Nigeria can leverage its creative industries, trust-enabling platforms, and the IT sector to generate new wealth.
Nigeria is home to both Africa’s largest economy and its largest population of people living below the poverty line. While the country’s multibillion dollar petroleum industry has driven GDP up in the last decade, the millions of Nigerian’s living in poverty are a sign that economic growth has not benefited all parts of the economy. Agriculture employs many poor Nigerians. Despite growth in the sector, it has been too slow to raise incomes. These challenges have led the Nigerian government and private sector alike to recognize the need to diversify from the extractives sector and create broad based wealth for Nigerians. They can start by looking at three sectors that can drive mass wealth creation: the creative industries, commodity exchanges, and IT services.
While Nigeria’s creative and cultural industries (CCI) already play an important role in the Nigerian economy, their full potential remains untapped. The sector is on track to generate $1 billion in export revenue this year and bring in crucial foreign currency. The CCI sector has an added benefit over the natural resource sectors since CCI products are non-rival goods. This means that the local consumption of a movie or a song, for example, does not prevent the export of that same song to international markets. This allows Nigerian CCI products like songs, movies, and books to generate wealth indefinitely. Startups in this industry include Talent Exchange and Infrastructure (TALENT) and Carry1st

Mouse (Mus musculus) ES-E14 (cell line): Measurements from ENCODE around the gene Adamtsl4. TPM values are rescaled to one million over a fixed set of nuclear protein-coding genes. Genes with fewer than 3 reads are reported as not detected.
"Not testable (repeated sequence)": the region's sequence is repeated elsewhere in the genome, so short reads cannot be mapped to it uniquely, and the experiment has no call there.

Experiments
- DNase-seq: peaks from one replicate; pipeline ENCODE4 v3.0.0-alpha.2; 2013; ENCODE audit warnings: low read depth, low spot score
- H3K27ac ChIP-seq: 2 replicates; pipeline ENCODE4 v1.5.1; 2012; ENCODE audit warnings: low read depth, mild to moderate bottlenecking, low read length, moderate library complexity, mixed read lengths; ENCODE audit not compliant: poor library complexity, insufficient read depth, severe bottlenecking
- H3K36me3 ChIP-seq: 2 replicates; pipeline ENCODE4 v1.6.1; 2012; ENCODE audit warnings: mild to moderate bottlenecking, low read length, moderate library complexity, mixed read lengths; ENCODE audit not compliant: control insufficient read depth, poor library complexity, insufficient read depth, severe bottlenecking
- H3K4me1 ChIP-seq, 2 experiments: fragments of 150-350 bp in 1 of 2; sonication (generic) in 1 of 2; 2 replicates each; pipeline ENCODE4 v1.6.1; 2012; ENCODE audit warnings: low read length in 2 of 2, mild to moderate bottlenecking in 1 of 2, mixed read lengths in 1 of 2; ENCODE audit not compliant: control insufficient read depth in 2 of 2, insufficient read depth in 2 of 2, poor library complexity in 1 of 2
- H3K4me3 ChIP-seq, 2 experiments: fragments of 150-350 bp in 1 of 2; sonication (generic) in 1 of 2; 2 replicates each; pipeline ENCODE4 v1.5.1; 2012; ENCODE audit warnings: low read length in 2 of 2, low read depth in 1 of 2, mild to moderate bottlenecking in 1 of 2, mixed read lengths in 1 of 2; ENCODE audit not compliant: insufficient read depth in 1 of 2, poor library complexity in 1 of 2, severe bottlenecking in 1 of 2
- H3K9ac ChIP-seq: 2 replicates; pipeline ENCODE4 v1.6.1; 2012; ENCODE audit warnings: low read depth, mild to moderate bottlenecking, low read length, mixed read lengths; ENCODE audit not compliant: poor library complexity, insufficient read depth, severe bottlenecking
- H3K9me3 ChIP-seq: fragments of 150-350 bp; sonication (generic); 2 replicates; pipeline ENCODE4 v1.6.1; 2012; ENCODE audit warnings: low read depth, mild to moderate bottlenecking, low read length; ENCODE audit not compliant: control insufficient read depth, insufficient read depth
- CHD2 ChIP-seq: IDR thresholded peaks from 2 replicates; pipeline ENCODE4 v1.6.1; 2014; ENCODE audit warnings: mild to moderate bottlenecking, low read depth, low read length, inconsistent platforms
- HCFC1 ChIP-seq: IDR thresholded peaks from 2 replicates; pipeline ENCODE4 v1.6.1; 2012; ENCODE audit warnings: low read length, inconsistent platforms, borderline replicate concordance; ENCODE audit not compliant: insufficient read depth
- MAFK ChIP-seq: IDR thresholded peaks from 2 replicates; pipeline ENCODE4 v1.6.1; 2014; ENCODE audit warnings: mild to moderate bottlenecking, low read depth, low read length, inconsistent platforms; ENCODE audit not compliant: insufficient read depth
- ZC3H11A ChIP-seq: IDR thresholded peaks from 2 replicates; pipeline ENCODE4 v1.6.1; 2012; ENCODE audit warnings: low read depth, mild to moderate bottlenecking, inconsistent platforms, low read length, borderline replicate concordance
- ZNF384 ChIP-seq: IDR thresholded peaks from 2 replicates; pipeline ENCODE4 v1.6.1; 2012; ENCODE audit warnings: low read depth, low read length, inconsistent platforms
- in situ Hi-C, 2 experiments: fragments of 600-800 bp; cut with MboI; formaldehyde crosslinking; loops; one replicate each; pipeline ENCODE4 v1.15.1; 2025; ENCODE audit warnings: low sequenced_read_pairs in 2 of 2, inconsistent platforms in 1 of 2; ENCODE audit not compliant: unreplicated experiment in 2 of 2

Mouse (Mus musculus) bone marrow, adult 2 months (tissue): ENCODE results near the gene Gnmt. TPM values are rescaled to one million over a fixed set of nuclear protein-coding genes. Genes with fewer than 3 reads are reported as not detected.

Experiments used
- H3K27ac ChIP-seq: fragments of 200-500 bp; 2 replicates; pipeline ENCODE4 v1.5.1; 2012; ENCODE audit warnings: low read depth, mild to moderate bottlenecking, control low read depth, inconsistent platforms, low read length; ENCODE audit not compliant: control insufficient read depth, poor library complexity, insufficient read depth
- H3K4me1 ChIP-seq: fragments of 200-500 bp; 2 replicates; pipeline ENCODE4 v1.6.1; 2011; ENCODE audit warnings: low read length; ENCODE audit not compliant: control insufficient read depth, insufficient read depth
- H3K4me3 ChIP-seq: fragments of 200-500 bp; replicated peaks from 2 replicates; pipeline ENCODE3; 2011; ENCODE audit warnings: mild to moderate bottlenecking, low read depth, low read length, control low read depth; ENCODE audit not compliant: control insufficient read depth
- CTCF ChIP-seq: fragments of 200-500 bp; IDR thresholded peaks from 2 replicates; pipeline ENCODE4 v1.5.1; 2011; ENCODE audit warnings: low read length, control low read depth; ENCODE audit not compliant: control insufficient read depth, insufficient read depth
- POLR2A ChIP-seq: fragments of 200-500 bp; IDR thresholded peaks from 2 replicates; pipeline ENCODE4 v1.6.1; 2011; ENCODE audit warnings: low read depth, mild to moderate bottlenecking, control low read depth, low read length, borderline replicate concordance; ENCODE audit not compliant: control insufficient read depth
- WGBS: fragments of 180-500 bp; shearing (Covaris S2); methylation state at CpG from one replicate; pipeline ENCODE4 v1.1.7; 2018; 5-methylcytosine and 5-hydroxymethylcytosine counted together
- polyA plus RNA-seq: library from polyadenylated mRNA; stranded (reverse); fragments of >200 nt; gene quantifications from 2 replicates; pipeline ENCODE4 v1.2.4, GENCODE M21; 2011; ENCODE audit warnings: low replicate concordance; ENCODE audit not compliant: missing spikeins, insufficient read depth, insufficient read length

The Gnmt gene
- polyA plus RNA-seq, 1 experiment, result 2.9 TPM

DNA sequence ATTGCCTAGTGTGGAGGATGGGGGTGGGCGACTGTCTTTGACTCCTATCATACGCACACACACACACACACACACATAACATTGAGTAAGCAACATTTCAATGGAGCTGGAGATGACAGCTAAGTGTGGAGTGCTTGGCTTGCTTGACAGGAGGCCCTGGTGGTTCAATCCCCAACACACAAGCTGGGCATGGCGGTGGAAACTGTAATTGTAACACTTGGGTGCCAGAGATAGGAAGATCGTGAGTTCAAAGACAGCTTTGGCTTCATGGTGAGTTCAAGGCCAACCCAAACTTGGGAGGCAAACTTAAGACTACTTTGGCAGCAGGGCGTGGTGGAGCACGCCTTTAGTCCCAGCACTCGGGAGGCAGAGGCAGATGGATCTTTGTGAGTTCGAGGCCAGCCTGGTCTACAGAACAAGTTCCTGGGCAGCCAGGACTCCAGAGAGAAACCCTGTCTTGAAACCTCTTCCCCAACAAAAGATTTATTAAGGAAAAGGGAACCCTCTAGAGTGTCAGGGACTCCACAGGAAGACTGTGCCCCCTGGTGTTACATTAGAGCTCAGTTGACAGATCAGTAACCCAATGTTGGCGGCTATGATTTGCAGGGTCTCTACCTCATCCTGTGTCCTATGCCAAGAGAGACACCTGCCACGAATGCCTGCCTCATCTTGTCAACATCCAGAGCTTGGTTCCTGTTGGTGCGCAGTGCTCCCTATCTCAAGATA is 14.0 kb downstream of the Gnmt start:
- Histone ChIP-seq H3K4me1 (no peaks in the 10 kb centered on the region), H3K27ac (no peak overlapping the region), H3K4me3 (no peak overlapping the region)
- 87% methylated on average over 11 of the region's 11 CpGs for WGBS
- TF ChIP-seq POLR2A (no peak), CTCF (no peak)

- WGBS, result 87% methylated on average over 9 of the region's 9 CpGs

The CCI sector drives job growth and employs millions of Nigerians in complex value chains. Nollywood, Nigeria’s film industry, produces an average of forty films a week and directly employs 300,000 Nigerians. Nigeria’s upcoming fashion industry is perhaps the best example of old value chains meeting new ones: designers are using local cotton to create garments being modeled at international fashion weeks. The fashion industry directly employs and benefits farmers, distributors, designers, and more.
As is typical in many developing countries, Africa has a deficit of trust across its formal value chains due to the lack of trust-enabling systems such as identification, enforced laws, security, and standards (for instance, 74% of countries in Africa still use manual and error-prone identity registration methods with an average national identity registration rate of 40%; World Bank, 2017). This trust deficit impedes the flow of business, leading to a continued reliance on informal systems which have a high level of trust and acceptance.
Given the trust gap, there is a large opportunity to invest in companies that create systems enabling trust, collaboration and innovation in African markets. To succeed, an investor must identify the key players in value chains and invest in a system that allows them to trust each other due to a transparent set of rules that are easily enforceable.
For example, much of Nigeria’s agriculture production is still dominated by smallholder farmers who have low yields. Their efficiency is hobbled by the lack of access to inputs like quality seeds and fertilizers. The disconnect between farmers and factors of production exists even though there are plenty of banks ready to lend and fertilizer and seed firms ready to sell their goods. The lack of trust among all parties mean that banks will not lend to farmers due to the lack of identity and credit systems, and farmers will therefore not buy seeds and fertilizers at scale due to a lack of capital.